Alongside copywriting, your design choices and strategy also need to be evaluated when implementing a new email localization process. When considering your design process, there are two main localization concepts to keep in mind: appropriate and relevant image choice, and appropriate color choice. 

1. Appropriate & Relevant Image Choice

In the same way that words can have different meanings between cultures, images can as well. Images that may be considered appropriate to people of one background may be considered inappropriate or offensive to others. When choosing images for recipients from varying geographic locations, ask yourself: “Is this appropriate to send to an audience with culturally specific religious/cultural/spiritual (etc.) practices?” If the answer is no, change your image.

Outside of “appropriateness,” you’ll also want to consider relevance and relatability. Not everyone receiving your emails has the same climate, imagery, references, or symbols that you do. For example, think about crafting a winter campaign featuring an image of a family in the snow. Would this make sense to send to email recipients in a country that does not have snow? Definitely not. Localization allows you to keep your images culturally sensitive and appropriate while also considering audience relevance. 

2. Appropriate Color Choice

You’ll want to apply the same consideration to colors as you do to images: keep them appropriate and relevant. A good way to approach this is to think about whether or not certain colors have specific connotations to your target cultural audience. For example, according to Eriksen Translation, green is a color that varies greatly between cultures and countries. In the United States, we may associate green with the environment or money, whereas in China and Indonesia, green can represent infidelity. Mexico often considers green a patriotic color, whereas several cultures in South America consider green the color of death.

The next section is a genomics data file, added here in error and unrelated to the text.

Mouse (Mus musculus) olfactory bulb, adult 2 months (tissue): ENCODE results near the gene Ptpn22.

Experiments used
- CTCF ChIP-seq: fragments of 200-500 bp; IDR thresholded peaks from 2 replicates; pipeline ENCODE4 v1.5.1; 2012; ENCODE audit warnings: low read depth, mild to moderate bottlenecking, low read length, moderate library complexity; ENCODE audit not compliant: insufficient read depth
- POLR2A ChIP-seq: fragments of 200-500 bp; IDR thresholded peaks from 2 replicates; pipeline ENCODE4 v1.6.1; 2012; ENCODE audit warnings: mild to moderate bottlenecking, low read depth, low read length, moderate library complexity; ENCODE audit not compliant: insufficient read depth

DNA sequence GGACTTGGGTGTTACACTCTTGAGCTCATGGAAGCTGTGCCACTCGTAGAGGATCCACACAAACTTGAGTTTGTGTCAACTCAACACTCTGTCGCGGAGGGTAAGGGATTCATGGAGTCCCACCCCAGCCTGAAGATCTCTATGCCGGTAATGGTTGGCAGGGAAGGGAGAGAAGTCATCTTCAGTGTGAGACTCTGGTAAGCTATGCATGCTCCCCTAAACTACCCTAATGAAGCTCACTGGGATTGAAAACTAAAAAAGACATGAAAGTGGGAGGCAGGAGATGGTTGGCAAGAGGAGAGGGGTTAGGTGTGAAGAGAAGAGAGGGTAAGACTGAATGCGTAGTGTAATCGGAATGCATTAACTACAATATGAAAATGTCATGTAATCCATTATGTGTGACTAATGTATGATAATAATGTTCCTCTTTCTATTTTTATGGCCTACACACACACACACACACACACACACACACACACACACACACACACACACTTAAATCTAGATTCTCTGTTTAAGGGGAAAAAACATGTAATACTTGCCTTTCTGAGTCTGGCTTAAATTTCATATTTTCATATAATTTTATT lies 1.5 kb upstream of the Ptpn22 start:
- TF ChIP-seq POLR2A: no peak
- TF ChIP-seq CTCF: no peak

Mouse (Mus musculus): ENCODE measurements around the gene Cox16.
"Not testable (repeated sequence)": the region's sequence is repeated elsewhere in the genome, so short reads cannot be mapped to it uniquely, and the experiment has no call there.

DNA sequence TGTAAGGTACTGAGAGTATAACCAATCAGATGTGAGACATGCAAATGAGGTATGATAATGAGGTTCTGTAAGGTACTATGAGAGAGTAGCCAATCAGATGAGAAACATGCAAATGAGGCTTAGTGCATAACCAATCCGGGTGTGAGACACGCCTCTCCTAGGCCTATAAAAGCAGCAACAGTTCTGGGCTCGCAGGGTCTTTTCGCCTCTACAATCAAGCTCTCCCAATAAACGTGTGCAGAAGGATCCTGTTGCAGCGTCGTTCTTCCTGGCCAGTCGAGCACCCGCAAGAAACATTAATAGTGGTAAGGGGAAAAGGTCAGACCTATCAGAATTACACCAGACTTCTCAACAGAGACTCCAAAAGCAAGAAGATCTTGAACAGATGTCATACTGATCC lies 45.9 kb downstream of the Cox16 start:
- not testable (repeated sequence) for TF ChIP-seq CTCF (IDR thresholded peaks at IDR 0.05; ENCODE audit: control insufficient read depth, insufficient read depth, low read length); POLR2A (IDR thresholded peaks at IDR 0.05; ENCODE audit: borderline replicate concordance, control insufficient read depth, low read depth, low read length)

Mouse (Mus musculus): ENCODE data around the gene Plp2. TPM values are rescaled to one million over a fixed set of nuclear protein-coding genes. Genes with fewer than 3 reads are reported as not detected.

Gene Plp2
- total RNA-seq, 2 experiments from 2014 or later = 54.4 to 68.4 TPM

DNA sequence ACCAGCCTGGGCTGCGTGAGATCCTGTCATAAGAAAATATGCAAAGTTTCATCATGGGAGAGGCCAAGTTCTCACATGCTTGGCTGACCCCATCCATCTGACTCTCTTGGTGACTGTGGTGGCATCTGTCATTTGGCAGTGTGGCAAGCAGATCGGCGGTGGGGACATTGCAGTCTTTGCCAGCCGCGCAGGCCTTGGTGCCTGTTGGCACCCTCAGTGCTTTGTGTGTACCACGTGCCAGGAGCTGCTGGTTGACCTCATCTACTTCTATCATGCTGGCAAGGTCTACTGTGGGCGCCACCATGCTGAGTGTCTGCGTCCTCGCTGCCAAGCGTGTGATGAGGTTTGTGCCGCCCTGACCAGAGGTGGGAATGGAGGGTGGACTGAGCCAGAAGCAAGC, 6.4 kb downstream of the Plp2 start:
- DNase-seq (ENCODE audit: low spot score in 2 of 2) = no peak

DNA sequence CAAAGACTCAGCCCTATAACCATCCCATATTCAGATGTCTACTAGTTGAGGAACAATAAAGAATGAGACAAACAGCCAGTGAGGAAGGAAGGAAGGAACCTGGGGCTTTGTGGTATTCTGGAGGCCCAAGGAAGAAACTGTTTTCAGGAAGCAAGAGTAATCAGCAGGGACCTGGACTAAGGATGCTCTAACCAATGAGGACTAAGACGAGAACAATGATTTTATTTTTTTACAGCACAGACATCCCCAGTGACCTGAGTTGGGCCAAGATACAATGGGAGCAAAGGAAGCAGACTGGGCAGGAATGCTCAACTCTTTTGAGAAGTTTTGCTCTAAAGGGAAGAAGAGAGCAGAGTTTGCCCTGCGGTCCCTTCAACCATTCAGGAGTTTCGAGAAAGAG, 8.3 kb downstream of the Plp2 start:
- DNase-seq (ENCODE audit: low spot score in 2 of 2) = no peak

Adding localization to your design strategy likely means adjusting images and color palettes for your emails based on your target audience, which is a small price to pay for inclusivity and avoiding offense.

Implementation: Time Zones and Send Times

The final application of email localization happens during implementation and is perhaps the easiest to adhere to — changing your send times. Your current strategy probably includes scheduling send times based on your country’s best practices and email marketing research. For example, HubSpot surveyed 300 U.S. email marketers and found that the highest email engagement was between 9 AM to 12 PM and 12 PM to 3 PM. However, according to Get Response, the best time to send an email in Central and Eastern Europe is 7 PM and 6 PM in Asia-Pacific. 

With this in mind, it no longer makes sense to have one send time for your entire audience, especially if you’re noticing that your demographics span across multiple countries and/or time zones. Simply segmenting your send times to accommodate different time zones helps you achieve the Golden Rule of email marketing — sending the right email at the right time. 

Wrap Up

A one-size-fits-all approach rarely works in any kind of marketing, and email marketing is no exception. Consider your current choices when it comes to language, messaging, colors, image, and send times, and determine whether they’re enabling you to support diverse audiences or if your choices are exclusive and isolating to people outside of your immediate region. Remember that the best way to translate and check your emails for cultural appropriateness is to defer to members of your target audience, like your translator for example. After all, you know how the saying goes about assumptions.

Email localization deserves a place in every marketing strategy. So, if you’re not already, start applying email localization to your copywriting, design, and implementation strategies. Your new strategy will allow you to maximize audience reach, improve your Open Rates and CTRs, and keep your subscribers happy with tailored content.